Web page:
Private Lives Played Out In Public

    Sam Mutimer

    There is no such thing as private life anymore, at least not online. The rise of social media has seen the line between private and public life become increasingly blurred. This has been accelerated by confusion around control over privacy settings.
    It has been argued that the responsibility to protect privacy online lies with the individual. Ultimately, we control our privacy. If you don’t want something to be revealed about you, don’t publish it on the Internet. This often gets forgotten. It is so easy to post an update that we generally don’t think about the consequences of doing so.
    The savvy social media user knows how to control their privacy settings. With over 500 million users on Facebook alone, not all can keep up. Can you blame us for getting confused about their 170+ privacy options?
    Parody website Openbook points the finger at Facebook’s complex and evolving security settings, which leave the user vulnerable. They argue that Facebook’s settings may cause users to inadvertently post to ‘everybody’ instead of just friends. When you sign up with the social networking giant, the default privacy settings are set to recommended. Essentially, everybody can see everything on your profile, including your bio and photos. Twitter also operates on an opt-out of data sharing service. Their option to protect tweets is unchecked by default. But how many users know this?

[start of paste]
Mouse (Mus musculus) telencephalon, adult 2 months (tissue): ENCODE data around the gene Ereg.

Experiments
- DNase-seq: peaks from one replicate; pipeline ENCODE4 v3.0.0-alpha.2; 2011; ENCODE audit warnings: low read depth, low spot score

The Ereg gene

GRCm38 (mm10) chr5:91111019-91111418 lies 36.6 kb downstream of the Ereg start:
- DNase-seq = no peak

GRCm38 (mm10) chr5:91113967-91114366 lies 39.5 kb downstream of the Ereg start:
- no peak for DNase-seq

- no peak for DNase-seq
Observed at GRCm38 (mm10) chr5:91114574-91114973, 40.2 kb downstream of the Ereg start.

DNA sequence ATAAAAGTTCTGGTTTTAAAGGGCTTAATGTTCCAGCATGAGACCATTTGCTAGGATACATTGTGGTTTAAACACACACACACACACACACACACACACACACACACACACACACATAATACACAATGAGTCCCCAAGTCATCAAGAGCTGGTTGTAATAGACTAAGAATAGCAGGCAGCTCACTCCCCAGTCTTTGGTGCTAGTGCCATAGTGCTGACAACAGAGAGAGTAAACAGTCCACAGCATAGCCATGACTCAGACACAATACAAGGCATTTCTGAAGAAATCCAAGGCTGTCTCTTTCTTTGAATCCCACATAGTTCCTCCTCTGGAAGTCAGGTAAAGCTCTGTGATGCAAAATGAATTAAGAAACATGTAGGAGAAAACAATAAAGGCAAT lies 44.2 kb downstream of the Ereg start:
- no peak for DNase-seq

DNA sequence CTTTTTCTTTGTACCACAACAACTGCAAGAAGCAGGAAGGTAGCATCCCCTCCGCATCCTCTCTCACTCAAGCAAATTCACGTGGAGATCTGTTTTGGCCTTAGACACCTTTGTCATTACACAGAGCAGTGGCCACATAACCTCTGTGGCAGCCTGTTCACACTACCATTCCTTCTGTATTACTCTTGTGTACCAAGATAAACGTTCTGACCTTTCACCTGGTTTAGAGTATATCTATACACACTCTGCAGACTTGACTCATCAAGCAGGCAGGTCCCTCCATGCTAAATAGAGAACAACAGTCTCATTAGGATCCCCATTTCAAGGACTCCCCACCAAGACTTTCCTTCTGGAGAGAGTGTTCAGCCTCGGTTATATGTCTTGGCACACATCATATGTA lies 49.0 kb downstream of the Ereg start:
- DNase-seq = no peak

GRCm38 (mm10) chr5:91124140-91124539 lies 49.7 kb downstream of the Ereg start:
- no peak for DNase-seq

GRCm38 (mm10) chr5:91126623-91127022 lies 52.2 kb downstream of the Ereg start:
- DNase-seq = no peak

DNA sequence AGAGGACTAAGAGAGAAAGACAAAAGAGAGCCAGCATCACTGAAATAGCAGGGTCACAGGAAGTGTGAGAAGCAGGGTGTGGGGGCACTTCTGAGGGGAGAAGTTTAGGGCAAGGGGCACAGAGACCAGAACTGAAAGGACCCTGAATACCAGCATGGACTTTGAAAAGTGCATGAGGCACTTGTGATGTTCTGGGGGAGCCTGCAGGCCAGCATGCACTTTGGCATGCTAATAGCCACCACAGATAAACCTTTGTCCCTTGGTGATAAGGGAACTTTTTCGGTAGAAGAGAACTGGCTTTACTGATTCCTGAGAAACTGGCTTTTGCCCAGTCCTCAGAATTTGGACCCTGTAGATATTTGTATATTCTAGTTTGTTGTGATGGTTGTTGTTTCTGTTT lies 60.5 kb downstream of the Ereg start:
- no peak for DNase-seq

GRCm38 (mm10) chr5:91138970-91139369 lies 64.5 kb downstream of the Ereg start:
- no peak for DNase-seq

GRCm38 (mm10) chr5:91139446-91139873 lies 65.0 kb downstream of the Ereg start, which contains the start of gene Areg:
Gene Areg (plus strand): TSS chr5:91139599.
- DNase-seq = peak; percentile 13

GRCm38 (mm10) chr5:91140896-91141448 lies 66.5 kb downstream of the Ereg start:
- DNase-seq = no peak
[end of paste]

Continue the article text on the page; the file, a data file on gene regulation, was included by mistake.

I’m not here to condemn social networking because of a lack of privacy. Australian Internet Users spends 22% of their time online on social networking sites. There’s no denying that it is a large part of our online activity. I’m merely saying that more action needs to be taken to inform users of their rights and the dangers involved with sharing information online. Parents should educate their children, teachers should inform their students and colleagues should advise each other. We all learn the three R’s at school, why not add a fourth – risks associated with social networking. So, what are your thoughts here? Do you think schools should be covering this? Are you aware of all the privacy options on sites such as eg. facebook?